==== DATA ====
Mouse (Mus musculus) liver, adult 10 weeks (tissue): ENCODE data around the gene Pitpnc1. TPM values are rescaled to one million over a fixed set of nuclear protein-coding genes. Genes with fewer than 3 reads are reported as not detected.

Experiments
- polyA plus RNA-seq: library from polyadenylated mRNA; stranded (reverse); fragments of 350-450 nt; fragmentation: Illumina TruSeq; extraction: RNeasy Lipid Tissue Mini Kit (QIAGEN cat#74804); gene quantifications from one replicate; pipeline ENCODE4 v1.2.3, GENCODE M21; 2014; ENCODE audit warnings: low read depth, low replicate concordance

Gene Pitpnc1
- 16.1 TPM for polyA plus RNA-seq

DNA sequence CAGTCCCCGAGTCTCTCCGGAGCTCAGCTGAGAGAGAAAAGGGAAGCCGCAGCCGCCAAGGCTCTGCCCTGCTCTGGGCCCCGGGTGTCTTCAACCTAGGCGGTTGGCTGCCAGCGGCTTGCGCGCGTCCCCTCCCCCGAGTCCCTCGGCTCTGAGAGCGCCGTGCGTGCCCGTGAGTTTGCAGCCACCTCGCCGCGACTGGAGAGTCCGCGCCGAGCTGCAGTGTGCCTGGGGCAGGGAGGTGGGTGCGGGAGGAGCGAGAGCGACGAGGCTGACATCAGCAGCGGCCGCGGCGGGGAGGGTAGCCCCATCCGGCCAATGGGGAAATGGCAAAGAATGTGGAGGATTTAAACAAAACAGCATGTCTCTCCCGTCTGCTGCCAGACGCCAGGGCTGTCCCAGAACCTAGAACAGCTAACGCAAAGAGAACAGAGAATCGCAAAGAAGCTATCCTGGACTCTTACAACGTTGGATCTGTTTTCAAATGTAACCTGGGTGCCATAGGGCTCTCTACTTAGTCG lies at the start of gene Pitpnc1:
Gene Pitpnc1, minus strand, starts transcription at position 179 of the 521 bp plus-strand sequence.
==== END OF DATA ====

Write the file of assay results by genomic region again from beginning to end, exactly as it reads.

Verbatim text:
Mouse (Mus musculus) liver, adult 10 weeks (tissue): ENCODE data around the gene Pitpnc1. TPM values are rescaled to one million over a fixed set of nuclear protein-coding genes. Genes with fewer than 3 reads are reported as not detected.

Experiments
- polyA plus RNA-seq: library from polyadenylated mRNA; stranded (reverse); fragments of 350-450 nt; fragmentation: Illumina TruSeq; extraction: RNeasy Lipid Tissue Mini Kit (QIAGEN cat#74804); gene quantifications from one replicate; pipeline ENCODE4 v1.2.3, GENCODE M21; 2014; ENCODE audit warnings: low read depth, low replicate concordance

Gene Pitpnc1
- 16.1 TPM for polyA plus RNA-seq

DNA sequence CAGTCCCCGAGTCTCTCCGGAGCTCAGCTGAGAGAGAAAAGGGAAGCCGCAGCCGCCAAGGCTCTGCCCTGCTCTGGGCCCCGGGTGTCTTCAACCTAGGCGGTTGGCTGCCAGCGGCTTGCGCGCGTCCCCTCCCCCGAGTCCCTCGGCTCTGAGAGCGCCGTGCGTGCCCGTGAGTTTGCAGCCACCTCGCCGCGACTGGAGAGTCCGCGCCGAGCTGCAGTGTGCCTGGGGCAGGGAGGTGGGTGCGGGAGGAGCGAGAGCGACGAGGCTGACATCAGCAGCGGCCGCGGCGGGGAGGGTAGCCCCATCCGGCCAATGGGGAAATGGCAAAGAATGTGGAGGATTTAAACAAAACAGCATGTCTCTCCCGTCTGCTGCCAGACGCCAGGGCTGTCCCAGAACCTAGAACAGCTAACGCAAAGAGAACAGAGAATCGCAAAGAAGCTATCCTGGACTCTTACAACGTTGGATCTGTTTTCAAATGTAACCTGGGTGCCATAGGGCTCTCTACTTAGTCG lies at the start of gene Pitpnc1:
Gene Pitpnc1, minus strand, starts transcription at position 179 of the 521 bp plus-strand sequence.